A year ago the sales team at Advent Software confronted a problem: People in the organization weren’t speaking the same language.


This had nothing to do with the global reach of the company, which has 18 offices around the world on three continents. The real issue was the decentralized nature of its operations, consisting of a plethora of independently functioning business units covering various sectors and geographic regions, each with their own sales management and methods of providing sales information.


That structure had sufficed when the company was selling locally deployed enterprise software for back-office operations, but Advent, a 30-year-old software company based in San Francisco, was now moving to Cloud-based solutions that would be sold to the front offices of its existing customers. The new business model required a much more responsive and agile sales force.


Rising to the challenge, in 2013, the company created a global sales team. But to Chris Momsen, Advent’s executive vice president of sales and solution management, something was still missing. “We needed to change not only the way we were selling; we needed one set of numbers that everyone could believe in,” Momsen says.


The answer: As he was forming the global sales team, Momsen took the time to create a global sales operations and enablement function as well. Sales operations is often one of the most underappreciated roles within a company. The department comprises many support activities, such as training, sales enablement, and the forecasting and monitoring of key performance indicators—and while at times it may seem like a random hodgepodge, no sales team can function efficiently without it.


Yet, too often, the various functions get foisted on over-worked sales managers. “What we learned when we looked around: When you leave sales ops and sales enablement as a part-time job for local managers, it just doesn’t get done,” Momsen says today. “We needed much more rigor.”


Even though Advent had fostered a culture around sales managers “controlling their own little patch of the world,” team members embraced the new structure, realizing all the things they needed to do their jobs better. “They realized we could be operating at a whole other level,” said Chris Arana, the previous vice president of sales, whom Momsen asked to take charge of the new global sales operations and enablement team.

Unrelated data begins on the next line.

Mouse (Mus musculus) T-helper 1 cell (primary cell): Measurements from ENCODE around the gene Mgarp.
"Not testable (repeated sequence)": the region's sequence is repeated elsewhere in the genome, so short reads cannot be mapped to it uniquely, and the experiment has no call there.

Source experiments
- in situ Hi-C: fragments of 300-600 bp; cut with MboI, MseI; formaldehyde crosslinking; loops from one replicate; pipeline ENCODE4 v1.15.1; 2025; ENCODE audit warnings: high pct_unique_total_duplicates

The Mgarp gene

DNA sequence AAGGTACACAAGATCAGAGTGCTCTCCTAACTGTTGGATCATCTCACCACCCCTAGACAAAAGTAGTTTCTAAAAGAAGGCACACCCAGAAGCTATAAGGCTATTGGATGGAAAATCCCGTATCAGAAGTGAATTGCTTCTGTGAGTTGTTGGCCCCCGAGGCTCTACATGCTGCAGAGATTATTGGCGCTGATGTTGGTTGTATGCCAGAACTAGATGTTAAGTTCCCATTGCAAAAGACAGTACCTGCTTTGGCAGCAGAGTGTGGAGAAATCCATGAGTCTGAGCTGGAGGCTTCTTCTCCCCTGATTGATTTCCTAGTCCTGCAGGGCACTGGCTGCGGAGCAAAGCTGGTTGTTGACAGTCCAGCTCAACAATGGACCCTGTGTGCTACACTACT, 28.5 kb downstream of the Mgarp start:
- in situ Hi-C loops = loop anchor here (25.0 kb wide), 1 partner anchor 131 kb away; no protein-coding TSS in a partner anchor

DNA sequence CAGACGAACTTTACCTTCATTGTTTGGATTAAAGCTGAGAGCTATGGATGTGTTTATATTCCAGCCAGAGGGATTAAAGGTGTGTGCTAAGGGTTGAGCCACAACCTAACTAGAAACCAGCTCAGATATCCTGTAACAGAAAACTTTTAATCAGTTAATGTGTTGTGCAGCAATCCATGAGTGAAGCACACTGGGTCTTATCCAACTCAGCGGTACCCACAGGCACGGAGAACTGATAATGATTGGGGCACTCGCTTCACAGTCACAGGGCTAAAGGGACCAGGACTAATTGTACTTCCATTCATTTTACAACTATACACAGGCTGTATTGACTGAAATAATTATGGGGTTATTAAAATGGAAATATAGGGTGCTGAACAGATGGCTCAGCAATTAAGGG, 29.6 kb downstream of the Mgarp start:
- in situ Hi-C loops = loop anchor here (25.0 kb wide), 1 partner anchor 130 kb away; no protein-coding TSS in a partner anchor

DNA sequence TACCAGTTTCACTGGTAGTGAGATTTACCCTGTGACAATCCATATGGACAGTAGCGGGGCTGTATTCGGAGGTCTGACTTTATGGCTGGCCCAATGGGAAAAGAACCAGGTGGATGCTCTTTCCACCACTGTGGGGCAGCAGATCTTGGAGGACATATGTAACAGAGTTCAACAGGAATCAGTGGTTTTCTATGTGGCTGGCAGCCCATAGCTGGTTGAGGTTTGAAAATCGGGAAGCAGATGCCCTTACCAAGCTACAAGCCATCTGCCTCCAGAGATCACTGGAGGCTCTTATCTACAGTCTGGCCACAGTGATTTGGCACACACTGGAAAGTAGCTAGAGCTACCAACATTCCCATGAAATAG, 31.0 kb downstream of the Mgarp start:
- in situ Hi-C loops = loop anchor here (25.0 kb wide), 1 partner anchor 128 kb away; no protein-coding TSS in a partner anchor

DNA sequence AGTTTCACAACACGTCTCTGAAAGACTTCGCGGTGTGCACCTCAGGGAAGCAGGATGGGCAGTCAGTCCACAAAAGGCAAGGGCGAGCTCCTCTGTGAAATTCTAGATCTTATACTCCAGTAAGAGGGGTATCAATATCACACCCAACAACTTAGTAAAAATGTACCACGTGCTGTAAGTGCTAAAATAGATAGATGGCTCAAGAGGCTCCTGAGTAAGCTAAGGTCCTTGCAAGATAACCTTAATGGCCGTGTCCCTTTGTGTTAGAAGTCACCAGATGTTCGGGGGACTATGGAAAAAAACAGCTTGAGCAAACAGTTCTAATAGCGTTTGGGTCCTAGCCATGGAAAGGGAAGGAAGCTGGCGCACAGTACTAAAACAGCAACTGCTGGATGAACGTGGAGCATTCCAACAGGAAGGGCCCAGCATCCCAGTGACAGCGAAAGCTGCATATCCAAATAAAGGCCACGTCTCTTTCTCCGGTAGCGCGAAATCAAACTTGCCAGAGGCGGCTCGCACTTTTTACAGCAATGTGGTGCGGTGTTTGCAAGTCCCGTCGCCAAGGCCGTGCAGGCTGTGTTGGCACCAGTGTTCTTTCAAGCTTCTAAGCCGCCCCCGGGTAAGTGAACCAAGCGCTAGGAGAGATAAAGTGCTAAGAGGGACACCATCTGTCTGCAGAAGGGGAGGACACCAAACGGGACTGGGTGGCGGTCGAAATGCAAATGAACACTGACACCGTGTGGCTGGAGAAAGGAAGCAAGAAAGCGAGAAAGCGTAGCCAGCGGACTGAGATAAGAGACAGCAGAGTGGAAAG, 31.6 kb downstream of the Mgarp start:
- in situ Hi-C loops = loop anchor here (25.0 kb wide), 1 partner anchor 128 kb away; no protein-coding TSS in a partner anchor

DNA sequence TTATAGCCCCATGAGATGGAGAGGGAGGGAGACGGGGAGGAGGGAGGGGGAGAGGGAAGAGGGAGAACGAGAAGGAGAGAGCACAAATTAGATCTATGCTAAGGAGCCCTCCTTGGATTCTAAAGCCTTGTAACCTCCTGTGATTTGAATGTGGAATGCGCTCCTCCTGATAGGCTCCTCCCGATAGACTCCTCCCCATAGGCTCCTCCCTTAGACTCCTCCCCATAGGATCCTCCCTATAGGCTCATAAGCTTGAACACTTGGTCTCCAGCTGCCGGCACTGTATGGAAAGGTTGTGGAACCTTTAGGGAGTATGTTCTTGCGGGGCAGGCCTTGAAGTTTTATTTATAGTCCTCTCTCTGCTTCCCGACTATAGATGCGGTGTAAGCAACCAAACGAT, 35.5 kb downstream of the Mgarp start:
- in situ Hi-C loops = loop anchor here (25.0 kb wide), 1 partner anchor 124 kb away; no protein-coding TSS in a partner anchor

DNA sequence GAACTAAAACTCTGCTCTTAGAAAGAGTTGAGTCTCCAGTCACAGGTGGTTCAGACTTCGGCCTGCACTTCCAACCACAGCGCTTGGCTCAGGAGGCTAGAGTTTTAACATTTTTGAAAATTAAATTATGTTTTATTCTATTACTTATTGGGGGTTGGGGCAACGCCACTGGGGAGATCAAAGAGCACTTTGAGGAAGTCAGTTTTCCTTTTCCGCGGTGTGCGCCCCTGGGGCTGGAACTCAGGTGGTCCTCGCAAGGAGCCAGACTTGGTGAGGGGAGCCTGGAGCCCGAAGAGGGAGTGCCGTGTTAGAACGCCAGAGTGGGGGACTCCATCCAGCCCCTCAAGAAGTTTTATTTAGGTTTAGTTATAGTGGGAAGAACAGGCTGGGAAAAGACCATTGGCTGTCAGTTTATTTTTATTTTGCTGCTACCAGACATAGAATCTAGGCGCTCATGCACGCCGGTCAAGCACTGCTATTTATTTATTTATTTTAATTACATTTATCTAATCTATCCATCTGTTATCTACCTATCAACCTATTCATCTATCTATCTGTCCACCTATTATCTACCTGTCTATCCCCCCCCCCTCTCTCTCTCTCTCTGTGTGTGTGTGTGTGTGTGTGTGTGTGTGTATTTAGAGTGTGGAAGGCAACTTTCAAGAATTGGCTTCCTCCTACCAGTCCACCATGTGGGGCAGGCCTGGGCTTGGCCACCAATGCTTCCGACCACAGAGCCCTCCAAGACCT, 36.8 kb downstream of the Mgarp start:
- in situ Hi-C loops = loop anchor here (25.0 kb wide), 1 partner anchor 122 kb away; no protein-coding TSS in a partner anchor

“We’re in a good spot because everything we’re bringing out 

is a win for everyone in the organization.”


Chris Momsen


EVP Sales & Solutions Management



With the switch to new Cloud-based platform solutions, the company would have to change commercialization practices and implement a new quote to entitlement system to enable this new commercial model and allow the reps to provide quotes more quickly. Having Arana as a single point-of-contact at sales operations enabled them to implement the required infrastructure far more efficiently, according to Momsen and Arana. Before centralized sales ops, Advent IT, finance, renewals and order management would have had to get input from each business unit and its sales manager.


“It’s an important point because this has enabled us to move so much more quickly,” Arana says. “There’s no way we would have met the deadlines in my mind if we had to reach out to four or five sales managers every time we had to make a decision.”